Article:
Slavery in Seychelles

In 1770, some French settlers and 15 slaves established themselves on St. Anne and from then the settlement of the Seychelles started. Our Creole society grew out of slavery and colonization.

From 15 in 1770, the slave population of Seychelles increased to 221 in 1788, then 1820 in 1803 only four years later this figure jumped to 2,759 and by 1818 there were 6,638 slaves in Seychelles. By 1827 the slave population in Seychelles was down some 430 slaves, as a result of the competition between the Seychelles cotton industry which employed slave labour and the American cotton industry. This situation came about by the fact that the Mauritian sugar industry also made use of slave labour.

The slaves in Seychelles came from various parts of Africa, hence different ethnic groups or tribes. The majority, some 45 percent came from the Sister-Island of Madagascar, while another 40 percent came from East (mainly Mozambique) and Central Africa. They were scattered on Mahe, Praslin, La Digue, and the outlying islands like Poivre, Desroches, Marianne and the Amirantes.

Slaves were ill-treated by their owners and sometimes punishments were severe and inhuman. In certain instances slaves were sentenced to death for minor offences in particular when it came to disobeying their masters or marooning. One of the most famous marooning slaves is Castor.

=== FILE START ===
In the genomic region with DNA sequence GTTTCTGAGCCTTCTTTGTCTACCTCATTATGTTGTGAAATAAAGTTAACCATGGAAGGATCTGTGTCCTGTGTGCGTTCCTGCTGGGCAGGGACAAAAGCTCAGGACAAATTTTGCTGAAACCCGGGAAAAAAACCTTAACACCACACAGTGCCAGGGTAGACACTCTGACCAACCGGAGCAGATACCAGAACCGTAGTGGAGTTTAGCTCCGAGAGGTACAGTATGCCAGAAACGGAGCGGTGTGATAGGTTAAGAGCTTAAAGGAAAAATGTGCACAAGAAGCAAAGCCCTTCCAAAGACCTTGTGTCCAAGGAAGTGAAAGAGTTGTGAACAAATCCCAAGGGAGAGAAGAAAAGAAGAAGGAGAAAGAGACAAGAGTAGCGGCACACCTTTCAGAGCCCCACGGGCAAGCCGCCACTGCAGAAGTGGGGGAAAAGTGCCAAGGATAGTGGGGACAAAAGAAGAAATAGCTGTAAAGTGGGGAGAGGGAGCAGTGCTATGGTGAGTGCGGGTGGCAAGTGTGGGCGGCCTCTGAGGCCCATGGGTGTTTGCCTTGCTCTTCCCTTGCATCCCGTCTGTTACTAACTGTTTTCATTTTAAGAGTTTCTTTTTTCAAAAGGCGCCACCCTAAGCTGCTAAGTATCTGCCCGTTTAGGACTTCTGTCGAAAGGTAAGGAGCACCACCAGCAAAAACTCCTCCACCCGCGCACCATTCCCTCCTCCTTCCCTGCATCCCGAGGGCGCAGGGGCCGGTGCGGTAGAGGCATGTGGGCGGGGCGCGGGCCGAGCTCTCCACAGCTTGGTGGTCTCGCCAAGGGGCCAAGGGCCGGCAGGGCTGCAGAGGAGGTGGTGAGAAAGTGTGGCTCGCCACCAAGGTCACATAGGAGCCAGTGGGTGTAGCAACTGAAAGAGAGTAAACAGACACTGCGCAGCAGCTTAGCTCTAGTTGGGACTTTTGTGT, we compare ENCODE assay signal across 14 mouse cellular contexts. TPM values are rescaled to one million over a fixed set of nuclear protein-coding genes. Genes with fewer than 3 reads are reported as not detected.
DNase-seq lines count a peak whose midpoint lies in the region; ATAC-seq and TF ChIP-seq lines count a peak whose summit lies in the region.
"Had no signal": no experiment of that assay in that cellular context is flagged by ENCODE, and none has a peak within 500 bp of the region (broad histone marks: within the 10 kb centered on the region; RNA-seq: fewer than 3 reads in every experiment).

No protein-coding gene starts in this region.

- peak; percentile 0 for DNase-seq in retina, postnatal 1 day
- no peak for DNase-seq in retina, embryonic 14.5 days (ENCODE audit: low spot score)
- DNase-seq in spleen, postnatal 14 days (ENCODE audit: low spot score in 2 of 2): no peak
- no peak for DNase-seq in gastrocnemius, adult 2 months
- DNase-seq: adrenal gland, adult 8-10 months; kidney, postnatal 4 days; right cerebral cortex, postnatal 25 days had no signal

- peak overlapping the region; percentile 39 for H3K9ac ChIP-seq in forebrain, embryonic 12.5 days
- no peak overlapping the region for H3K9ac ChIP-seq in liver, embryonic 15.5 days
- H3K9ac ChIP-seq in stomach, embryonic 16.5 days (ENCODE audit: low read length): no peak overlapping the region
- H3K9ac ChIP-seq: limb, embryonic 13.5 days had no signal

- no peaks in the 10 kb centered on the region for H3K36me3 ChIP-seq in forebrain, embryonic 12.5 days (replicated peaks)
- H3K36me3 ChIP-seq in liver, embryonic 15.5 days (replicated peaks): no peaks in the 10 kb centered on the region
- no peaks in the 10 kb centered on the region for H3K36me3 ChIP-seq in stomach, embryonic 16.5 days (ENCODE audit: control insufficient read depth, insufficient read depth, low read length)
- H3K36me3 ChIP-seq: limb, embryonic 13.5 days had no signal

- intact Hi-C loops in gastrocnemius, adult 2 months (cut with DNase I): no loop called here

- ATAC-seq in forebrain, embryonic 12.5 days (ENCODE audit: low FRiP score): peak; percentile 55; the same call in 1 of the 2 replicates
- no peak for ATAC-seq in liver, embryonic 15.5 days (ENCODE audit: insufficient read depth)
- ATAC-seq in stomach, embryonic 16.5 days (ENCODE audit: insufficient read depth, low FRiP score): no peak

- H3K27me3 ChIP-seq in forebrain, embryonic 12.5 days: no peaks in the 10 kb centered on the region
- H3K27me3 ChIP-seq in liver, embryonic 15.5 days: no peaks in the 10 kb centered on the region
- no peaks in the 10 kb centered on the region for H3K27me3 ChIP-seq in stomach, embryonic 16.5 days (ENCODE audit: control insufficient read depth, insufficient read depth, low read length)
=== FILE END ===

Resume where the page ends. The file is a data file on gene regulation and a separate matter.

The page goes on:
Slavery was abolished in 1835 but that was effectively implemented only two years later.

Today there are places in Seychelles which bear testimony to slavery. ‘Roche Castor’ at Anse Aux Pins named after famous slave ‘Castor’ and was apparently used as a hide out by fugitive slaves. Mission Lodge is another historical place with links to slavery. It was there that the children of liberated slaves attended school. Other such land marks are Chateaux Mamelles.


There exists in the upper Anse Aux Pins, on Mahé, a place name Castor, a place with enormous boulders, better known as ‘cap de roches’ in Seychelles and to which access is extremely difficult. This name is linked with the history of maroons in Seychelles, as Castor was the name of a famous black maroon who took refuge in this place more than 150 years ago.

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